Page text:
Why is the U.S.S. Independence in San Diego?March 30, 2011
There’s a piece by Spencer Ackerman in Wired Online in which he grouses because the two new Littoral Combat Ships, the USS Independence and USS Freedom, weren’t sent to Libya. They were designed for combat close to shore and are capable of operating in less than 20 feet of water.
He does make the point that the Independence was just commissioned in January and the Freedom in 2008, and they are relatively untested; putting them in harm’s way when it is unnecessary is probably not warranted in what is supposed to be a 20-minute war.
He doesn’t talk about some other issues. When we went to the commissioning of the USS Ronald Reagan, CVN-76, we found that it was being recrewed and then the actual workup would begin. There had been a crew on it for most of a year, but they now would move on, and the actual crew that would take it to sea for trials was coming on board. The complexity of a modern aircraft carrier is so great that it would take a year to get the bugs out of it before it would be ready to join the fleet as an active carrier.
These ships, I’m sure, are quite similar in that they are very high-tech, and since they are a completely new platform, the crews and officers are literally “writing the book” on operations. This has to be a very complex process, and no matter how much is done beforehand, there will be many, many changes as the ships operate in the “real world.”
Also, as anyone who has ever even watched a History Channel program can attest, modern warships are all custom-built, no matter how standardized they are supposed to be. The George H.W. Bush, the newest operational carrier, is of the same class as the Carl Vinson, but were commissioned almost thirty years apart. They are substantially different creatures. Even though these two ships are classed as Littoral Combat Ships, they are two different classes:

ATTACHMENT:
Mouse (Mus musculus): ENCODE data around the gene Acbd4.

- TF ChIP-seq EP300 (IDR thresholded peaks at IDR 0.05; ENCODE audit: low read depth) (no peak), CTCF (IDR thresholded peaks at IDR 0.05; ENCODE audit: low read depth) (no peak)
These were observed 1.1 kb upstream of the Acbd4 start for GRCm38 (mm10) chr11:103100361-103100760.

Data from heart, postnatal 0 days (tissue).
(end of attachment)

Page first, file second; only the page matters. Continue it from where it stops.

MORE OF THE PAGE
The Freedom (LCS 1) is a monohull design, built by Lockheed Martin in, of all places, Wisconsin.
The Independence is built by General Dynamics and is a trimeran hull design, built in Mobile, Alabama.
So, you can say they are the same and since one has been out since 2008 the other should be able to use the same procedures, but you would be wrong. The ships are radically different in design. They may fight similar missions, even side-by-side, but the crews will operate differently. The LCS 1 design is said to be better at working with other ships, the LCS 2 design better with helicopters. They have been designed so that “mission modules” may be added – containers with specialized equipment for a particular mission. One possible mission for ships of this kind is drug interdiction or piracy patrol. They may even carry Marines.
Two of each design were originally to be built for testing purposes, with subsequent ships to be based whichever design proved superior. To date, the Freedom has had a number of problems and has spent very little time in actual operations, while it has required significant repairs. Cost overruns were high enough that it was decided not to build LCS 3 at all. LCS 4, USS Coronado, is under construction and is scheduled for delivery in mid-2012.
So there’s are several good reasons not to take these ships out to Libya. First, by the time they get there, they won’t be needed, if the President is right. (OK, that’s a stretch, I’ll admit it.) They are, after all, on the Pacific coast! Second, they aren’t tested enough to be effective alone, let alone integrated into the operations going on there. They’ve not been worked into missions with the rest of a carrier group yet, so they could be wasted, land possibly in danger, by hurrying things along. It seems good judgment prevailed in the US Navy on this one.